No That Won't Backfire At All: Questionable Story About Obama's Daughter Disappears From The Web

from the rampant-speculation dept

Generally speaking, the press has something of an implicit agreement that they don't use underage Presidential offspring in politically tinged stories. For obvious reasons, it's considered to be a pretty cynical move. Of course, if they actually do something newsworthy, it might be a different story. This afternoon a bunch of stories started appearing, talking about how President Obama's daughter Malia was traveling in Oaxaca, Mexico as part of a trip with some classmates (and 25 secret service agents). This story was reported on by the AFP wire service, and some tied it to the fact that the State Department recently issued a travel advisory urging Americans to stay away from parts of Mexico. Not surprisingly, some picked up on this story to suggest some sort of... something. Double standard? Hypocrisy? Of course, the details suggest this really was not much of a story. If you actually read the State Department warning, it makes it clear that there is no warning in place for Oaxaca -- so this trip doesn't appear to go against that warning.

It seems likely, then, that the AFP decided to pull back the story once someone pointed that out, but the story is now rapidly disappearing from a variety of online publications (big and small), leading to questions and easy political points about how the story is being "scrubbed." Google News listed about 27 versions of the story when I looked, and later, following the links, I found almost every single one of them was flat out gone. In most cases, they were replaced with a 404 (including The Daily Mail, the Telegraph, the Australian) or sometimes just redirecting people to a front page (Huffington Post and International Business Times). The only version I still found up was at TurkishPress.com, but it might not last very long.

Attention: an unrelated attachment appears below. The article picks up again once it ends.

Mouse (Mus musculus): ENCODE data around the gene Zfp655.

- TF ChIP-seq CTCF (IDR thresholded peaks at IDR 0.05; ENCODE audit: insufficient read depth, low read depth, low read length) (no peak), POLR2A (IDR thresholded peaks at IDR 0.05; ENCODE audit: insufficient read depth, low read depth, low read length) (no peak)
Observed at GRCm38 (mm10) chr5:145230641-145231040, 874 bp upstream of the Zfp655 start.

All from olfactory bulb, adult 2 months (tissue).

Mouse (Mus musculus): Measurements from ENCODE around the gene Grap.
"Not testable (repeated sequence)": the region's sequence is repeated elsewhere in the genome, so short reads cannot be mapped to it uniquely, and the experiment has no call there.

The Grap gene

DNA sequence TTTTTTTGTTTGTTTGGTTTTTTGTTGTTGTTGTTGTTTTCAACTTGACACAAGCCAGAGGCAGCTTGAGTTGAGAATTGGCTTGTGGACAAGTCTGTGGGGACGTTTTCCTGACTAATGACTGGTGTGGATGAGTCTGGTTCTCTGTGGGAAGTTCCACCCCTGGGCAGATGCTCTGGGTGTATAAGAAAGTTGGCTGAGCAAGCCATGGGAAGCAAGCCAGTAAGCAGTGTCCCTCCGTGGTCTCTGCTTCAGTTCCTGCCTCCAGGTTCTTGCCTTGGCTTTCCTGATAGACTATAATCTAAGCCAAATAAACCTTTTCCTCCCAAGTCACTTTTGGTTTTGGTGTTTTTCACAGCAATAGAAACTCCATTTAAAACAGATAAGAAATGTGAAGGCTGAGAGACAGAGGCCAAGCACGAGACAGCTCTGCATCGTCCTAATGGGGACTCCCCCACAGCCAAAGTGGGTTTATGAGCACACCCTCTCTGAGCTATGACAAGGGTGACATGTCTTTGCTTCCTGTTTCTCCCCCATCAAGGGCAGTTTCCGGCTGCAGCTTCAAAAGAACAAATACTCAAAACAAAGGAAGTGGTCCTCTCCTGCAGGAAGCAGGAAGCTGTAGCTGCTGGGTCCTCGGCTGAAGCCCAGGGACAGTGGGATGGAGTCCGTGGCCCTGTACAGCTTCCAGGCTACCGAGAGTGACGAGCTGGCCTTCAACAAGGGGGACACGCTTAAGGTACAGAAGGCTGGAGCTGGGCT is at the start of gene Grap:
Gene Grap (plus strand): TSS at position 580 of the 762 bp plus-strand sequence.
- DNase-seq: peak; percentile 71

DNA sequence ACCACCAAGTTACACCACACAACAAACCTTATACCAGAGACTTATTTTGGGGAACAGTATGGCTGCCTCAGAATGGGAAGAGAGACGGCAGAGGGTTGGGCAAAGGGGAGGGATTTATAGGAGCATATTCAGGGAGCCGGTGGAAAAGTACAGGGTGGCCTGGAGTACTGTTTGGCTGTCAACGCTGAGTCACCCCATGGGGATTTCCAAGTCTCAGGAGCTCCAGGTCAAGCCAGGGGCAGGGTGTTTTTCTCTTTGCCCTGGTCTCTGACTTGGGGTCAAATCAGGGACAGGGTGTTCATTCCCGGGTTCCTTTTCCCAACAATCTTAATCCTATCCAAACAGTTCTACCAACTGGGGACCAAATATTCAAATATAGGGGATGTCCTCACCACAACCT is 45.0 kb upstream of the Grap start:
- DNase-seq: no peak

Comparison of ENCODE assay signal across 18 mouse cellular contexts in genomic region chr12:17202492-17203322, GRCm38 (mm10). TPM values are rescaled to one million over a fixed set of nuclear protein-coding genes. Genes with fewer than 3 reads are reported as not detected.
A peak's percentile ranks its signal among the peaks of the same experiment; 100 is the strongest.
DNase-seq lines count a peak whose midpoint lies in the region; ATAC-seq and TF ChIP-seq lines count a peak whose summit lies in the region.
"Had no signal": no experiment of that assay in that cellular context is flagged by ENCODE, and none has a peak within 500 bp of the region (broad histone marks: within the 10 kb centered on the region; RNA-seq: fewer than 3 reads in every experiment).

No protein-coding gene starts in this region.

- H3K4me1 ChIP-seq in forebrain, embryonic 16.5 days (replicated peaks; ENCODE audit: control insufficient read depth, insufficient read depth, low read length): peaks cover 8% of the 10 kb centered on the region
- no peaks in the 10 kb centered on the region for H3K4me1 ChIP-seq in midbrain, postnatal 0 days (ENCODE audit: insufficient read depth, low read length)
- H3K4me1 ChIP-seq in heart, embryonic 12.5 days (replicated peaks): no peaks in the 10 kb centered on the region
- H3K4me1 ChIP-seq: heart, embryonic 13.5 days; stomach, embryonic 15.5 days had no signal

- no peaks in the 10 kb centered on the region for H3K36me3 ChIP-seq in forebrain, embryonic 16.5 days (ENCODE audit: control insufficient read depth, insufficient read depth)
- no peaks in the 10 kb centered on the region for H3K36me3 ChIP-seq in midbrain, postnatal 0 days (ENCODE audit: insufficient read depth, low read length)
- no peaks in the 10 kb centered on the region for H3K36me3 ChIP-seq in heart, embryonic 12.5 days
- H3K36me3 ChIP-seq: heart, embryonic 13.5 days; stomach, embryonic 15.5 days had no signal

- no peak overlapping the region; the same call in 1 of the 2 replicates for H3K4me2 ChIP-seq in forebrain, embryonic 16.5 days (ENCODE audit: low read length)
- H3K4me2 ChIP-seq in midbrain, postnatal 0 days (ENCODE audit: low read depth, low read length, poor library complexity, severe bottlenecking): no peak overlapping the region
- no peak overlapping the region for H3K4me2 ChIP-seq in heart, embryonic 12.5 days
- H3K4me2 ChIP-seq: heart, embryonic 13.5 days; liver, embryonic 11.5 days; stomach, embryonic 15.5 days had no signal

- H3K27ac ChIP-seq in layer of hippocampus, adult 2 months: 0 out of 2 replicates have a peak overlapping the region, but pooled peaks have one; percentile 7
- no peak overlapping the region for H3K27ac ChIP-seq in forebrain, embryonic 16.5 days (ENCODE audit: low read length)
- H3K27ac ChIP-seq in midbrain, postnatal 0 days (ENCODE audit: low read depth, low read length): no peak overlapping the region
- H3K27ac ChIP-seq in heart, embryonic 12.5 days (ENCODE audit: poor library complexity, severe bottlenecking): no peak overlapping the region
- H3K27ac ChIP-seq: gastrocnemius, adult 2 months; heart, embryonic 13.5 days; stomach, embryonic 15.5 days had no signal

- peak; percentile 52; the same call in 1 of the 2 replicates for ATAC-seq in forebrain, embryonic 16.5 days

Now, I tend to think that using the President's underage kids for a political story is generally a low blow and not particularly nice, but if there is something newsworthy happening, it should be fair game. I also think that, from the sound of it, this story got blown out of proportion by those who didn't bother to actually read the details of the destination or the State Department's specific warning which notes no problem at that destination.

But, having said all that, simply having the article disappear completely, rather than putting up a correction or an explanation of what happened, simply fuels both the conspiracy theories and the interest in the story. It's exactly the wrong way to go about dealing with the situation. There are a variety of possibilities here. The administration may have asked the press to pull the story, which would only generate more interest in the news. The AFP, upon realizing that it shouldn't have posted the story, may have issued a kill order/retraction of sorts. Or perhaps there's some other reasoning. But there are good ways to handle these situations and ways that are guaranteed to backfire. Simply making the articles disappear is pretty much guaranteed to backfire and generate more interest in the story, even if it's a total non-story. Replacing the original story with a "hey, we thought this, but we got it wrong," would have been much more effective.

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  1. identicon
    abc gum, 20 Mar 2012 @ 5:19am

    Re: Re: Re: Re: Re:

    How many were assigned to the Bush twins on their excursions, like to Buenos Aires for example.

    http://abcnews.go.com/blogs/headlines/2006/11/us_embassy_asks/

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